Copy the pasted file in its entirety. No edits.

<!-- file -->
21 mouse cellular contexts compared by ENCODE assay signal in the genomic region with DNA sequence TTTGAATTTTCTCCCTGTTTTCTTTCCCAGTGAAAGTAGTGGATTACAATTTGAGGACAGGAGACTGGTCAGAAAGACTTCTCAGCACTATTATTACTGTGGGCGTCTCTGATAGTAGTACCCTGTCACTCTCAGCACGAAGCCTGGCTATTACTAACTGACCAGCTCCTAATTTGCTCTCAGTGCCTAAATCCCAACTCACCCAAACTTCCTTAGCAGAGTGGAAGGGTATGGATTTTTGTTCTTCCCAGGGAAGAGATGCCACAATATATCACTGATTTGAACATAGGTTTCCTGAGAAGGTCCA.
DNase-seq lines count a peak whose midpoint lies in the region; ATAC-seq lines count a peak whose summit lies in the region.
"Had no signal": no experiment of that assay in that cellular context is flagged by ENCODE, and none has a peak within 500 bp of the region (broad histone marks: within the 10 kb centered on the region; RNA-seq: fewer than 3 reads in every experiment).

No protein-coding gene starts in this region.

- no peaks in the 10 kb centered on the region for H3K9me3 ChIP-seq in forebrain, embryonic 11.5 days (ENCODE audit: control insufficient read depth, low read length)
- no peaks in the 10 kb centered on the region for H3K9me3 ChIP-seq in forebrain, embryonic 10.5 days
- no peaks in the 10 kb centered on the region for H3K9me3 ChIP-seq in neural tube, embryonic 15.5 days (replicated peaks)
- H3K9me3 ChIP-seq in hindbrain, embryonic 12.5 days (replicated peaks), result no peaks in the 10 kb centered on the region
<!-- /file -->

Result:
21 mouse cellular contexts compared by ENCODE assay signal in the genomic region with DNA sequence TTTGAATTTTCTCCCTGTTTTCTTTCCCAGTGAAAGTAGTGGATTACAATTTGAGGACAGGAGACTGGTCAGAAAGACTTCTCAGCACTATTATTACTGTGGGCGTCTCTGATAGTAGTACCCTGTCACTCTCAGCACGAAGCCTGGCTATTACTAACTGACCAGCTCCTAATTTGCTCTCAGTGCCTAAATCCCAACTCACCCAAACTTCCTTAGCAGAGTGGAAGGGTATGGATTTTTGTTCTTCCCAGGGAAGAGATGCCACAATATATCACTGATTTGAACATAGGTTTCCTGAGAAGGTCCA.
DNase-seq lines count a peak whose midpoint lies in the region; ATAC-seq lines count a peak whose summit lies in the region.
"Had no signal": no experiment of that assay in that cellular context is flagged by ENCODE, and none has a peak within 500 bp of the region (broad histone marks: within the 10 kb centered on the region; RNA-seq: fewer than 3 reads in every experiment).

No protein-coding gene starts in this region.

- no peaks in the 10 kb centered on the region for H3K9me3 ChIP-seq in forebrain, embryonic 11.5 days (ENCODE audit: control insufficient read depth, low read length)
- no peaks in the 10 kb centered on the region for H3K9me3 ChIP-seq in forebrain, embryonic 10.5 days
- no peaks in the 10 kb centered on the region for H3K9me3 ChIP-seq in neural tube, embryonic 15.5 days (replicated peaks)
- H3K9me3 ChIP-seq in hindbrain, embryonic 12.5 days (replicated peaks), result no peaks in the 10 kb centered on the region